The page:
In this comic thriller that begins in 1938 and extends through the mid- 20th century, a corrupt CIA agent uncovers mystery and intrigue at a Honduras temple over which two rival groups have been fighting: filmmakers who want to use it as a backdrop for a screwball comedy and explorers who want to move the temple to New York.
I have to confess that as the pages of Madness Is Better Than Defeat furled on toward 400, I wasn’t always entirely sure what was happening (I was never sure why it was happening), but it’s all so weirdly delightful that I kept racing along after him ... This is a novel that never takes a breath, that works for our attention like a stand-up comic in front of a firing squad ... I spent far too long flipping back and forth trying to figure out who was who and where we were before I just gave up and let the river of Beauman’s genius sweep me along.
In telling this complex story, has Beauman found an equally deft way of bringing pulp tropes to the present day without stumbling, or are we dealing with a complex structure around a potentially retrograde plot? The short answer: yes, mostly ... the sense of excess here can occasionally feel overwhelming, and several of the characters’ arcs come to an abrupt or mysterious end ... For all that it doesn’t always click, this novel’s blend of narrative deftness and classical riffs makes for a remarkably spry read ... And while the complexity of the plot ends up becoming part of the plot, it at times feels like this version of Madness Is Better Than Defeat is a truncated version of another version of it that’s closer to 600 pages in length.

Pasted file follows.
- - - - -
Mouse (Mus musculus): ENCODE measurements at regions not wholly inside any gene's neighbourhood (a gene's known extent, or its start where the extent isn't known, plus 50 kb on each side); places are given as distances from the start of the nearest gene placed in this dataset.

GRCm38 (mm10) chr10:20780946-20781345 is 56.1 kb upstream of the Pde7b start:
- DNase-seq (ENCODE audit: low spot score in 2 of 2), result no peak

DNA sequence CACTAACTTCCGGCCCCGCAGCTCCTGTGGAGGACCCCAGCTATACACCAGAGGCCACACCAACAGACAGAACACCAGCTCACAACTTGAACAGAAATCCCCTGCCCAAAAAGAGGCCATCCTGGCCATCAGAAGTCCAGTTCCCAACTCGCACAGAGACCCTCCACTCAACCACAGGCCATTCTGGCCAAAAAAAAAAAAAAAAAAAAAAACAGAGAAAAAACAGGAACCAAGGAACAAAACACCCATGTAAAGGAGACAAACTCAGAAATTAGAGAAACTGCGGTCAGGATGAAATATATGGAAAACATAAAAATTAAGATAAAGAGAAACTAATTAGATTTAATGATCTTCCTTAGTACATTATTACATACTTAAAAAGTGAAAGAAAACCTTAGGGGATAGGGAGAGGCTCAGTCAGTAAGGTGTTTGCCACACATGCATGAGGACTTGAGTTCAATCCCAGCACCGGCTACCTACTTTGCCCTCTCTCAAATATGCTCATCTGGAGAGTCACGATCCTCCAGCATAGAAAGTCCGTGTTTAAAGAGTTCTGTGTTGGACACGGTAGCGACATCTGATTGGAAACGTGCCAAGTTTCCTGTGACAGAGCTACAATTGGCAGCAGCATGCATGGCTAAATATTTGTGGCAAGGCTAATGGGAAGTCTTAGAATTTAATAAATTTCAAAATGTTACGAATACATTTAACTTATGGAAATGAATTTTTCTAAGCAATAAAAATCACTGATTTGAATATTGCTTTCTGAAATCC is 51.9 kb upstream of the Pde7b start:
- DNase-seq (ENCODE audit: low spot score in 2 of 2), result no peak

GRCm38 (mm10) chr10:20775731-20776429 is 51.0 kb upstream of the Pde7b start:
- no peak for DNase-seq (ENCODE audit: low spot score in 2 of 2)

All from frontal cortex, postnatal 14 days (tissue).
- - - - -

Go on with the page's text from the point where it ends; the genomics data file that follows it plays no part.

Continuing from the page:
Some novels...are a kind of intellectual indulgence for the author and those in the know. Ned Beauman’s new novel is one such inside joke—likely to be amusing to those who get it, exasperating to those who don’t ... Beauman’s command of the language is first-rate, and the breadth of his ideas vindicates his philosophy degree from Cambridge. But...Beauman’s cavalier attitude toward death makes him unserious. His characters are but shadows of Beauman’s thoughts.